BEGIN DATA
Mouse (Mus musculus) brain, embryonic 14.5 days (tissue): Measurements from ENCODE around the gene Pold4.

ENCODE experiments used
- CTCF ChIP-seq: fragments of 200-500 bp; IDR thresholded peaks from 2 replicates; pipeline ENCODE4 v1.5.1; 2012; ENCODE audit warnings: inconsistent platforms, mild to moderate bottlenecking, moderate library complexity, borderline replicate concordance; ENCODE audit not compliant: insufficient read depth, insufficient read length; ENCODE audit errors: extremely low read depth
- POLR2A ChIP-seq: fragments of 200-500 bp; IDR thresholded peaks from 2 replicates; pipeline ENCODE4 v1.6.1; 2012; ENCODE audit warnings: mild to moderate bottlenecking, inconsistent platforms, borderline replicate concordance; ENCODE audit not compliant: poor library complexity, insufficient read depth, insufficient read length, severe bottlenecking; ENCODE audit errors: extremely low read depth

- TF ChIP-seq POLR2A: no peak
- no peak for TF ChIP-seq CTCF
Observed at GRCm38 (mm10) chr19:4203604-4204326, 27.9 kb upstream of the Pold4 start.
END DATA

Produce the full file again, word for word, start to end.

Mouse (Mus musculus) brain, embryonic 14.5 days (tissue): Measurements from ENCODE around the gene Pold4.

ENCODE experiments used
- CTCF ChIP-seq: fragments of 200-500 bp; IDR thresholded peaks from 2 replicates; pipeline ENCODE4 v1.5.1; 2012; ENCODE audit warnings: inconsistent platforms, mild to moderate bottlenecking, moderate library complexity, borderline replicate concordance; ENCODE audit not compliant: insufficient read depth, insufficient read length; ENCODE audit errors: extremely low read depth
- POLR2A ChIP-seq: fragments of 200-500 bp; IDR thresholded peaks from 2 replicates; pipeline ENCODE4 v1.6.1; 2012; ENCODE audit warnings: mild to moderate bottlenecking, inconsistent platforms, borderline replicate concordance; ENCODE audit not compliant: poor library complexity, insufficient read depth, insufficient read length, severe bottlenecking; ENCODE audit errors: extremely low read depth

- TF ChIP-seq POLR2A: no peak
- no peak for TF ChIP-seq CTCF
Observed at GRCm38 (mm10) chr19:4203604-4204326, 27.9 kb upstream of the Pold4 start.